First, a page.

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Asthma inhalers

There are many types of inhalers. Our leaflet gives information about using an aerosol inhaler with a 'spacer' device and a dry-powder inhaler. If you are not sure whether you are using the inhaler properly, or need help, contact your asthma nurse or pharmacist, who will be able to show you or check what you are doing.

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Capsules

Capsules are given by mouth (orally). Most must be swallowed whole, but some may be chewed, or opened and then the contents sprinkled in food. Find out how to give the type of capsule you have for your child.

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Creams and ointments

The leaflet and the video will cover creams which contain active ingredients, as well as those which also contain moisturising creams which are called emollients. These active ingredients are things such as topical steroids, antibiotics or fungal treatments, and are often used in skin conditions such as eczema.

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Ear drops

Medicines for the ear are available as ear drops. You will need to wash your hands before and after giving the ear drops, and you may need help from another adult.

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Eye drops

Use eye drops only in your child’s infected eye, unless your doctor has told you to treat both eyes. Wash your hands before and after giving the drops. You may need help from another adult.

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Eye ointment

If you need to give eye ointment, use only in your child’s infected eye, unless your doctor has told you to treat both eyes. Wash your hands before and after giving the ointment. You may need help from another adult.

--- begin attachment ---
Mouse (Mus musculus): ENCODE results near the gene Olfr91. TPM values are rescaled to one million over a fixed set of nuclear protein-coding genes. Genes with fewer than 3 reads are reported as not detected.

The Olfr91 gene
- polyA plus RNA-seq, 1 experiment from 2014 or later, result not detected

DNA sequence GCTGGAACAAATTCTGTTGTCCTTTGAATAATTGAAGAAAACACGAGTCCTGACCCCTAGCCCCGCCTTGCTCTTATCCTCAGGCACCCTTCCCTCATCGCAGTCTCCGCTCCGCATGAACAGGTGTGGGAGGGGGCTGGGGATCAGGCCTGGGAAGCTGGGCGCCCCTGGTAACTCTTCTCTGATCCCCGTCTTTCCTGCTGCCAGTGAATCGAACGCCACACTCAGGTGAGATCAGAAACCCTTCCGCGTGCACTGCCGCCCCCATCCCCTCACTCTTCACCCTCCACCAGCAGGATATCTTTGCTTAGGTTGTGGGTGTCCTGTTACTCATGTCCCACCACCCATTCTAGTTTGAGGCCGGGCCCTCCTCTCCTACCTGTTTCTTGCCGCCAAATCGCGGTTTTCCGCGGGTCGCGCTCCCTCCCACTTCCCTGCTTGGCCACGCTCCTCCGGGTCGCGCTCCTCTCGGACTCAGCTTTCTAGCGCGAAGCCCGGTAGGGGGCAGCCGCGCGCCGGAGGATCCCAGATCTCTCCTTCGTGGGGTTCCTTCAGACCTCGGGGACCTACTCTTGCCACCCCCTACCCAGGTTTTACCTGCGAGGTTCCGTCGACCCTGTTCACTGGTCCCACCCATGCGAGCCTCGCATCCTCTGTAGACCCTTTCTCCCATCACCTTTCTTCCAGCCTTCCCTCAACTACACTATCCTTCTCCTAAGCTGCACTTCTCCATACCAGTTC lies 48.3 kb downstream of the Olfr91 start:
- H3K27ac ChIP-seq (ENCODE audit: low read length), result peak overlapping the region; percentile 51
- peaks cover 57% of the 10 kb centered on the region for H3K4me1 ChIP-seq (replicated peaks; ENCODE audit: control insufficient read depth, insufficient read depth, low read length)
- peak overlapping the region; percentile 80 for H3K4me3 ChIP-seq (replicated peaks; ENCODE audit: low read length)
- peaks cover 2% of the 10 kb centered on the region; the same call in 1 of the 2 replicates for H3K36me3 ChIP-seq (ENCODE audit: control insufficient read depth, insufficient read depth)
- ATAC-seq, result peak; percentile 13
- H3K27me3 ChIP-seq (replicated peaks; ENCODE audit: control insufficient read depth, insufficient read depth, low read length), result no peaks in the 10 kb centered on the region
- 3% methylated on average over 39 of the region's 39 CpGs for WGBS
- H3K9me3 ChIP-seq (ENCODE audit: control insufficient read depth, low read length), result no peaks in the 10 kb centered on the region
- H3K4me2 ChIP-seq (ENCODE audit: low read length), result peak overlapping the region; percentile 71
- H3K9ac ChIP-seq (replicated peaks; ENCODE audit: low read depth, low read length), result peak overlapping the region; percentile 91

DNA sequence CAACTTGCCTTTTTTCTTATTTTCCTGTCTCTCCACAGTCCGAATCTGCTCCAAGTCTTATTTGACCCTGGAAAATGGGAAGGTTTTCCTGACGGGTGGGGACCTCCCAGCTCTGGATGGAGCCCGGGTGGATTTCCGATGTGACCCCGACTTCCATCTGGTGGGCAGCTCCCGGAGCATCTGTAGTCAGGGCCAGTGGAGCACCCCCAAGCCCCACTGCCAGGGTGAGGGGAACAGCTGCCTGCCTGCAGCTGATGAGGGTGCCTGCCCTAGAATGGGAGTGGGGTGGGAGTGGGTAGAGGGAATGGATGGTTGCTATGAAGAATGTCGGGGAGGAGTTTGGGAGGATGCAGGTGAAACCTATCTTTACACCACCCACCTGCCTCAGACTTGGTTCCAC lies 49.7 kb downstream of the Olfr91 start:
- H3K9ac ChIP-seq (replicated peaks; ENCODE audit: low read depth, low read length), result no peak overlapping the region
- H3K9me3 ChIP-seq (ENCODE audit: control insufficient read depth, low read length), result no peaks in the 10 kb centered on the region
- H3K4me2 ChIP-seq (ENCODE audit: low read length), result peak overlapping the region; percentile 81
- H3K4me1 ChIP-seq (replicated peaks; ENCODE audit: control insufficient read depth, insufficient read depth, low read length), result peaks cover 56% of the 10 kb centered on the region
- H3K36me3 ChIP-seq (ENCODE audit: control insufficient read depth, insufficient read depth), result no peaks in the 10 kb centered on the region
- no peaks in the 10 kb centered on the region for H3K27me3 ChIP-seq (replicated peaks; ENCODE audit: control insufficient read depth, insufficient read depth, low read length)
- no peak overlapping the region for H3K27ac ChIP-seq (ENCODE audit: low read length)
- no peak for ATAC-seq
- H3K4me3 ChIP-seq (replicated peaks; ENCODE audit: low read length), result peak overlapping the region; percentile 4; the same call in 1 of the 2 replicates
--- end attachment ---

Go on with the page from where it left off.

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Gastrostomy tube

  • This film will show you how to give a liquid medicine to your child through a gastrostomy tube.
  • You should watch the film all the way through to the end before giving the medicine for the first time.
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Granules or powder

Some medicines come as granules or as powder, and are given by mouth (orally). They can usually be mixed in with a small amount of food, or in water or juice.

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Liquid medicine using an oral syringe from a bottle fitted with a bung

You can measure out the right amount of liquid medicine using an oral syringe or a medicine spoon. Many bottles of liquid medicine come with a ‘bung’ to help you draw up the medicine into the oral syringe. You can get all of these from your pharmacist. Do not use a kitchen teaspoon as it will not give the right amount.

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Nasogastric tube (NG tube)

  • This film will show you how to give a liquid medicine to your child through a nasogastric tube.
  • A nasogastric tube it is often abbreviated to NG tube.
  • You should watch the film all the way through to the end before giving the medicine for the first time.
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Part dose of a tablet or capsule

Many medicines come in tablet form but you might only need to give your child a part of a tablet. In this film we will show you how to do this.

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Rectal medicines (suppositories and enemas)

Rectal medicines have to be administered through the anus into the rectum (back passage, or bottom). They must not be taken by mouth. Types of rectal medicines include suppositories, foam enemas and liquid enemas. 

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Tablets

Tablets are given by mouth (orally). Depending on the type of tablet, they can be swallowed or chewed, dissolved in water or juice, put on the tongue, or mixed with a small amount of food. 
Make sure you know which type of tablet you have.

Giving medicines

Medicines for children come in different forms. Tablets, caplets and liquid medicines are given orally (by mouth). There are medicines that are used in the eye, ear or nose, and inhalers for asthma medicines. Other medicines, such as suppositories or enemas, are given rectally (in the back passage, or bottom).

Watch videos and read leaflets to find out how to give your child different types of medicines.

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"I have recently discovered your information leaflets and found them very user friendly, informative and helpful. I passed the link on to everyone in our community child health team, and they have given similar feedback."
Dr Kathy Padoa, Consultant Community Paediatrician